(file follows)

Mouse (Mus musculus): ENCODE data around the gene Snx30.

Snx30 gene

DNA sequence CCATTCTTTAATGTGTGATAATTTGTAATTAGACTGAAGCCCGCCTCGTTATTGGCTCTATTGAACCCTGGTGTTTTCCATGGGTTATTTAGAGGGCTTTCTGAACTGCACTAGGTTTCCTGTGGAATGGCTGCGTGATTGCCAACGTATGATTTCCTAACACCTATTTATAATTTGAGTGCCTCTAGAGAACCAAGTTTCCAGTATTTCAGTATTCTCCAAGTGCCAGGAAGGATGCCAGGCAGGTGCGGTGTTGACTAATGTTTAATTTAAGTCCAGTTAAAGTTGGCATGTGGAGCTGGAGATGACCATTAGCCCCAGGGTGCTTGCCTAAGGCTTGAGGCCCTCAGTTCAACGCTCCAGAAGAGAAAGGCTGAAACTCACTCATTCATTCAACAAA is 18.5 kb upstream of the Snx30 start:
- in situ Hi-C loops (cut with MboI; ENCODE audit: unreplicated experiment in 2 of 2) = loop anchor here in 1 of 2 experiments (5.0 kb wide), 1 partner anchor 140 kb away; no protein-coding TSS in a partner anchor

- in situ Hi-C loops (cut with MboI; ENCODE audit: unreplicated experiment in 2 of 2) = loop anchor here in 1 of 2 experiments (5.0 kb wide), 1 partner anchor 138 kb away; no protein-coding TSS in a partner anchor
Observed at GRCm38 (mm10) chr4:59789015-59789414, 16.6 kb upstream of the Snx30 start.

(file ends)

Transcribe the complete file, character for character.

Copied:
Mouse (Mus musculus): ENCODE data around the gene Snx30.

Snx30 gene

DNA sequence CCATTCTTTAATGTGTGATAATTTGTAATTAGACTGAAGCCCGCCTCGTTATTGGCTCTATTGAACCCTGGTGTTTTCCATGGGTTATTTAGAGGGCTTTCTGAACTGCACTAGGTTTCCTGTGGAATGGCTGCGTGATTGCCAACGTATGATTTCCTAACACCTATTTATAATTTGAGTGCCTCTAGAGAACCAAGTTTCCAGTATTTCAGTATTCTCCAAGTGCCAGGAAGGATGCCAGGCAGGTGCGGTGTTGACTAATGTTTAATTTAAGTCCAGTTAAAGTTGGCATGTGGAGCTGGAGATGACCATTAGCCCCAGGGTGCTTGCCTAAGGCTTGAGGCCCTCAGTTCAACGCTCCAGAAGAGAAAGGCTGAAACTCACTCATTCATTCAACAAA is 18.5 kb upstream of the Snx30 start:
- in situ Hi-C loops (cut with MboI; ENCODE audit: unreplicated experiment in 2 of 2) = loop anchor here in 1 of 2 experiments (5.0 kb wide), 1 partner anchor 140 kb away; no protein-coding TSS in a partner anchor

- in situ Hi-C loops (cut with MboI; ENCODE audit: unreplicated experiment in 2 of 2) = loop anchor here in 1 of 2 experiments (5.0 kb wide), 1 partner anchor 138 kb away; no protein-coding TSS in a partner anchor
Observed at GRCm38 (mm10) chr4:59789015-59789414, 16.6 kb upstream of the Snx30 start.